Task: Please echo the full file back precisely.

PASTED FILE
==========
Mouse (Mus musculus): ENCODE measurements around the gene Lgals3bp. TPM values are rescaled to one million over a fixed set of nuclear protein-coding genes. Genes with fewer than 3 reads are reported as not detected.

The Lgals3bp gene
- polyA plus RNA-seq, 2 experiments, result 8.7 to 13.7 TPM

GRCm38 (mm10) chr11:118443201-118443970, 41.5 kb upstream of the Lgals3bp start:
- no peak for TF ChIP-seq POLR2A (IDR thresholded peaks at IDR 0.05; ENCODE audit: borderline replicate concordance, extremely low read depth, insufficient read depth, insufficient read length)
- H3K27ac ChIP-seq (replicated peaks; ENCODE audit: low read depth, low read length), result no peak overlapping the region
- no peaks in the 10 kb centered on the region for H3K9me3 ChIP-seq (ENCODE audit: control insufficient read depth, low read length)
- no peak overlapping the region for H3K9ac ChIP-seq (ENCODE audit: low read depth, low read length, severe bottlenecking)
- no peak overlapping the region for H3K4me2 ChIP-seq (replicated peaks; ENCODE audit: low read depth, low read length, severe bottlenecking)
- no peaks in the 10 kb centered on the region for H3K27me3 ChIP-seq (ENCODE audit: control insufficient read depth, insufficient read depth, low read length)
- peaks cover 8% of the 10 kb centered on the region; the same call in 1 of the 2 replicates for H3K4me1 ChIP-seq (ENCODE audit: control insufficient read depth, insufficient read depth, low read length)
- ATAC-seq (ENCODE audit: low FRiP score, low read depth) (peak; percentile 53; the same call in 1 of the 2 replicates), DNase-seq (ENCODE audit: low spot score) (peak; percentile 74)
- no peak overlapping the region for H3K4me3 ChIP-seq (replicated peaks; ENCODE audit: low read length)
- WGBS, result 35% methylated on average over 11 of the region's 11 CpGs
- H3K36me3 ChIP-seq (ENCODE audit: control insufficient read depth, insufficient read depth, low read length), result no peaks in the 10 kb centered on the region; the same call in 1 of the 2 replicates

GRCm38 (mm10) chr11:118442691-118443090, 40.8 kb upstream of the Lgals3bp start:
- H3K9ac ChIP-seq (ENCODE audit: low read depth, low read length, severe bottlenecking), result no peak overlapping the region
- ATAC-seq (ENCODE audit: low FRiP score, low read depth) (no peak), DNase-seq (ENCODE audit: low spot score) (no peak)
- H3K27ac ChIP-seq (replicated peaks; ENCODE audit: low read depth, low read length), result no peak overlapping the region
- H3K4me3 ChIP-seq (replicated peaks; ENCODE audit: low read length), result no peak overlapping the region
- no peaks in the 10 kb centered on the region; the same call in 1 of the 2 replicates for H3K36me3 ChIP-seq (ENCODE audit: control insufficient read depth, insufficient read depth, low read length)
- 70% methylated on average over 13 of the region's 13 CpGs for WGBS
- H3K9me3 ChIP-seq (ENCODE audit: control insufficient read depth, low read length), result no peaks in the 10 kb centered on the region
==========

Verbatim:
Mouse (Mus musculus): ENCODE measurements around the gene Lgals3bp. TPM values are rescaled to one million over a fixed set of nuclear protein-coding genes. Genes with fewer than 3 reads are reported as not detected.

The Lgals3bp gene
- polyA plus RNA-seq, 2 experiments, result 8.7 to 13.7 TPM

GRCm38 (mm10) chr11:118443201-118443970, 41.5 kb upstream of the Lgals3bp start:
- no peak for TF ChIP-seq POLR2A (IDR thresholded peaks at IDR 0.05; ENCODE audit: borderline replicate concordance, extremely low read depth, insufficient read depth, insufficient read length)
- H3K27ac ChIP-seq (replicated peaks; ENCODE audit: low read depth, low read length), result no peak overlapping the region
- no peaks in the 10 kb centered on the region for H3K9me3 ChIP-seq (ENCODE audit: control insufficient read depth, low read length)
- no peak overlapping the region for H3K9ac ChIP-seq (ENCODE audit: low read depth, low read length, severe bottlenecking)
- no peak overlapping the region for H3K4me2 ChIP-seq (replicated peaks; ENCODE audit: low read depth, low read length, severe bottlenecking)
- no peaks in the 10 kb centered on the region for H3K27me3 ChIP-seq (ENCODE audit: control insufficient read depth, insufficient read depth, low read length)
- peaks cover 8% of the 10 kb centered on the region; the same call in 1 of the 2 replicates for H3K4me1 ChIP-seq (ENCODE audit: control insufficient read depth, insufficient read depth, low read length)
- ATAC-seq (ENCODE audit: low FRiP score, low read depth) (peak; percentile 53; the same call in 1 of the 2 replicates), DNase-seq (ENCODE audit: low spot score) (peak; percentile 74)
- no peak overlapping the region for H3K4me3 ChIP-seq (replicated peaks; ENCODE audit: low read length)
- WGBS, result 35% methylated on average over 11 of the region's 11 CpGs
- H3K36me3 ChIP-seq (ENCODE audit: control insufficient read depth, insufficient read depth, low read length), result no peaks in the 10 kb centered on the region; the same call in 1 of the 2 replicates

GRCm38 (mm10) chr11:118442691-118443090, 40.8 kb upstream of the Lgals3bp start:
- H3K9ac ChIP-seq (ENCODE audit: low read depth, low read length, severe bottlenecking), result no peak overlapping the region
- ATAC-seq (ENCODE audit: low FRiP score, low read depth) (no peak), DNase-seq (ENCODE audit: low spot score) (no peak)
- H3K27ac ChIP-seq (replicated peaks; ENCODE audit: low read depth, low read length), result no peak overlapping the region
- H3K4me3 ChIP-seq (replicated peaks; ENCODE audit: low read length), result no peak overlapping the region
- no peaks in the 10 kb centered on the region; the same call in 1 of the 2 replicates for H3K36me3 ChIP-seq (ENCODE audit: control insufficient read depth, insufficient read depth, low read length)
- 70% methylated on average over 13 of the region's 13 CpGs for WGBS
- H3K9me3 ChIP-seq (ENCODE audit: control insufficient read depth, low read length), result no peaks in the 10 kb centered on the region